Thanks for your input Sergey!
Exactly because you are mentioning that “Some [flight attendants] were very successful, many were not.” I think it would be reasonable to take a sabbatical at least until successfully passing ATP.
But I see how taking 4 days off every month to work a long haul would probably take away too much when working as CFI…
Besides the fact that not everyone can be a pilot, just like not everyone can be a surgeon, or an attorney, and so on… (you get my point); what is the main reason some ATP students don?t succeed in the program?
At 33 you’re far from old but if you do want to fly it’s time to get going. It sounds like all your experience is with foreign or Euro carriers. The US aviation industry is very different. Overseas age is a bigger factor as is the delineation between FAs and pilots.
If you live and plan to work outside the US I recommend you speak with pilots there or perhaps visit Pprune.org as they have more international pilots participating in their forums.
If you plan to fly in the US then you should start training and really not worry about the rest.
When I was an instructor with ATP the majority of failures were simply an unwillingness to put in the work. Some people show up with the attitude I paid a whole lot of money, make me a pilot. Doesn’t work that way and it requires a tremendous work ethic. If you don’t have it you’re doomed.
Definitley fly in the US… well, at least so far I can only see advantages flying in the US over Europe. Or am I missing something major? And could you elaborate on the delineation between flight attendants and pilots?
Well right off the bat your first your statement that CPs don’t like pilots who were former FAs. I’ve never heard anything of the kind and I know many pilots who started their careers as FAs. Further I also have friends who fly overseas and many have told me it’s almost like a “class” system with FAs being below in status. Again that’s not the case here.
Thanks for elaborating… and yes, makes perfect sense.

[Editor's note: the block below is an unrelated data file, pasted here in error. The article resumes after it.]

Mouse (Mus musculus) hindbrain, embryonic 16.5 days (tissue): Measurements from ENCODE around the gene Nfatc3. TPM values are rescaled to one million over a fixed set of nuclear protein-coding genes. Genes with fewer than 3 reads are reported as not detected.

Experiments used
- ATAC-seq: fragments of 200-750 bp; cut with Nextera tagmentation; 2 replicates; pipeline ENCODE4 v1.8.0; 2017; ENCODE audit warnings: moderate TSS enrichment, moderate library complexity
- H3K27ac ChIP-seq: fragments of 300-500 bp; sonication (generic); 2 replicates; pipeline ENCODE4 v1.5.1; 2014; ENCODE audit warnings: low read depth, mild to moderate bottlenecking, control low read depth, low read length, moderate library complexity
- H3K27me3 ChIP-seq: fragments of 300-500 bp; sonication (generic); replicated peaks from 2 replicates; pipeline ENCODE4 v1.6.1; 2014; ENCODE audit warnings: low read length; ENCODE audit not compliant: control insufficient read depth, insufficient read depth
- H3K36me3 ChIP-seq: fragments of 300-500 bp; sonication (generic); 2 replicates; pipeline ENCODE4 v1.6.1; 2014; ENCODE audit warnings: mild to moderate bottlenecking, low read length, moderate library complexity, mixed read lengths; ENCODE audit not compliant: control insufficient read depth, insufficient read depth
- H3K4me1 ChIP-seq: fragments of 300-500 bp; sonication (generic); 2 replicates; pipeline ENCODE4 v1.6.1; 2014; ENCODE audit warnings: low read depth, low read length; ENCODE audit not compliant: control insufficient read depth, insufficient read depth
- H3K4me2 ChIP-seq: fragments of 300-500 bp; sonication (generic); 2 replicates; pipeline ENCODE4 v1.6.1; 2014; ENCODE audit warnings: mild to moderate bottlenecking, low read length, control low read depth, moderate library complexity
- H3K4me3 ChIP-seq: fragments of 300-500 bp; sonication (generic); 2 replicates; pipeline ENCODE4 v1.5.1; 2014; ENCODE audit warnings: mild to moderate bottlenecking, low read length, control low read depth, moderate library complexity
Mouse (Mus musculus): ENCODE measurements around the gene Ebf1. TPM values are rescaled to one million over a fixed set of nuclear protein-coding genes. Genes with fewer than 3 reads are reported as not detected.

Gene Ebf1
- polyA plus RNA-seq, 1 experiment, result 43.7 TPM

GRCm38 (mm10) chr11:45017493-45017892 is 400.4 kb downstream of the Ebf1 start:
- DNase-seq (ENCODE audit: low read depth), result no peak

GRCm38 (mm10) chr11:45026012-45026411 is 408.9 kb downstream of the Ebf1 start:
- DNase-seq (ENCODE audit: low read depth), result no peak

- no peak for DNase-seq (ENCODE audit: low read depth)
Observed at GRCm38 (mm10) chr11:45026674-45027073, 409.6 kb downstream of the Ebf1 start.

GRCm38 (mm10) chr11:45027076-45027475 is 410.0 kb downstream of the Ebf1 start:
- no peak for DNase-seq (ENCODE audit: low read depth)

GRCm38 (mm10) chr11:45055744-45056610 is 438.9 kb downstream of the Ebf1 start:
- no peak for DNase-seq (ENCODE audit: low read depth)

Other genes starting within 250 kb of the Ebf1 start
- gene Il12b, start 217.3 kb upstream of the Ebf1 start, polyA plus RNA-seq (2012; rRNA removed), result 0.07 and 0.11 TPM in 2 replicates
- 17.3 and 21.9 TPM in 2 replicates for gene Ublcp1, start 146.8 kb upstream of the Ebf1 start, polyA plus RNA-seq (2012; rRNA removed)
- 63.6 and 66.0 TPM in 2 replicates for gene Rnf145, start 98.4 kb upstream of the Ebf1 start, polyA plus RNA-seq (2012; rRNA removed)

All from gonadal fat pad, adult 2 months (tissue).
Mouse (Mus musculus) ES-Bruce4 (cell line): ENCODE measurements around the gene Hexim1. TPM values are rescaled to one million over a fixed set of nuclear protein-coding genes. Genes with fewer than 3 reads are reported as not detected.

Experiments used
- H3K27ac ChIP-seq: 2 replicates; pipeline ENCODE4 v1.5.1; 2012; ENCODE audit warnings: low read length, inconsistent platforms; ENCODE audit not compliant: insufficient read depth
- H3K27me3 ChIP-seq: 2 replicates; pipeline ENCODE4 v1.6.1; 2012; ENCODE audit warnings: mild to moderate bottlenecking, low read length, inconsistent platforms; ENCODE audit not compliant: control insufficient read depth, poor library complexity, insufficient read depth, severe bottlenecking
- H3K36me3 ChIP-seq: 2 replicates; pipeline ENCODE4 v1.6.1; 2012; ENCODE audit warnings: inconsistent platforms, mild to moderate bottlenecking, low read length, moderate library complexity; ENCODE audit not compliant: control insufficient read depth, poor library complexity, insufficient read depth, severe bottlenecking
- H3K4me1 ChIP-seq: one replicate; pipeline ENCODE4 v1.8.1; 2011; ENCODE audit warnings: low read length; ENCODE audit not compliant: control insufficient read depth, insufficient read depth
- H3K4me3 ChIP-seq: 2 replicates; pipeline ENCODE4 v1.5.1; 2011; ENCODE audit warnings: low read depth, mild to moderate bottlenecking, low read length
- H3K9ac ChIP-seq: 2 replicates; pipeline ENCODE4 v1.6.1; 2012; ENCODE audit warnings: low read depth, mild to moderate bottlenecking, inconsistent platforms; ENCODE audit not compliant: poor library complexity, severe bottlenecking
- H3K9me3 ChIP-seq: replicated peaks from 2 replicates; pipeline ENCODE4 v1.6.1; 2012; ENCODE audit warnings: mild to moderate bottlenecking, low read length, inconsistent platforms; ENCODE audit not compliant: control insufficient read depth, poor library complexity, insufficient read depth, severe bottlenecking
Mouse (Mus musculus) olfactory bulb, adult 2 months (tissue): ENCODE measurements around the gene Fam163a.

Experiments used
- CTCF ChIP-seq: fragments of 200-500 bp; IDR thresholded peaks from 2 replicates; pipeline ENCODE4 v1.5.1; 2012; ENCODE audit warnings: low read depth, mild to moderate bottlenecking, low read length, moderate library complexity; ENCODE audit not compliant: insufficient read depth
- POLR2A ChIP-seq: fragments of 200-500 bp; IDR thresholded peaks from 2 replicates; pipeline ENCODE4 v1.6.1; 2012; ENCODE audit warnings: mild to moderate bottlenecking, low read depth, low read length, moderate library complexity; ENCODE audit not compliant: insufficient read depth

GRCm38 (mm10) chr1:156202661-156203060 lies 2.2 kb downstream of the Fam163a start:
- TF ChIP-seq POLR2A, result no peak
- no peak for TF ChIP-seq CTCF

I don’t think y9ou are stupid at all for giving up being an FA to be a pilot. I know many FAs that have done exactly that. No disrespect to your current job, but it is very different being on the receiving end of “Captain, how would you like your coffee?”
I see no problem at all with a former FA being hired as a pilot. The only issues I have seen are with FA - now pilots - that think they know something about a particular place because they “flew there” before. Well, the pilots flew and they rode in the back. Just don’t bring that kind attitude and you will be fine.
The problem that I have seen with FAs becoming pilots, and I have seen this time after time, is that they don’t seem to want to cut the cord from being an FA. I have actually heard of a guy that was balancing being an FA once a month with also being a regional pilot. That is crazy. Nobody respects that, they just think it is nuts. You need to know when to go all into this as a career, not keeping one leg in your old life.
I in no way mean to disparage FAs, just giving you some insight into the pitfalls I have seen.
As Adam already mentioned, generally it’s the unwillingness to go “all in” on training. I have seen it happen time and time again where someone thought that just showing up for a flight and jumping in the plane to go fly was all it took. Look, we as instructors don’t have the capability (yet…) to magically transplant the knowledge into a student’s head. We can demonstrate, elaborate, or provide ground instruction on required topics but the foundational knowledge and follow up is all on the individual student. I can’t tell you a number of times that I have assigned homework, specifically referenced materials, gave handouts, and told my student “if you don’t understand something, take a photo and text me with the questions”. Next time we go up, it’s a blank slate all over again. CFIs getting hours to the 1,500 mark is a by-product of a job, not the point of it. So, it’s still frustrating to see lack of motivation from individuals that we are trying to turn into competent aviators. Adam is on point with his observation—a whole lot of money can’t make you into a good pilot…
Thank you so much for taking the time to answer my question.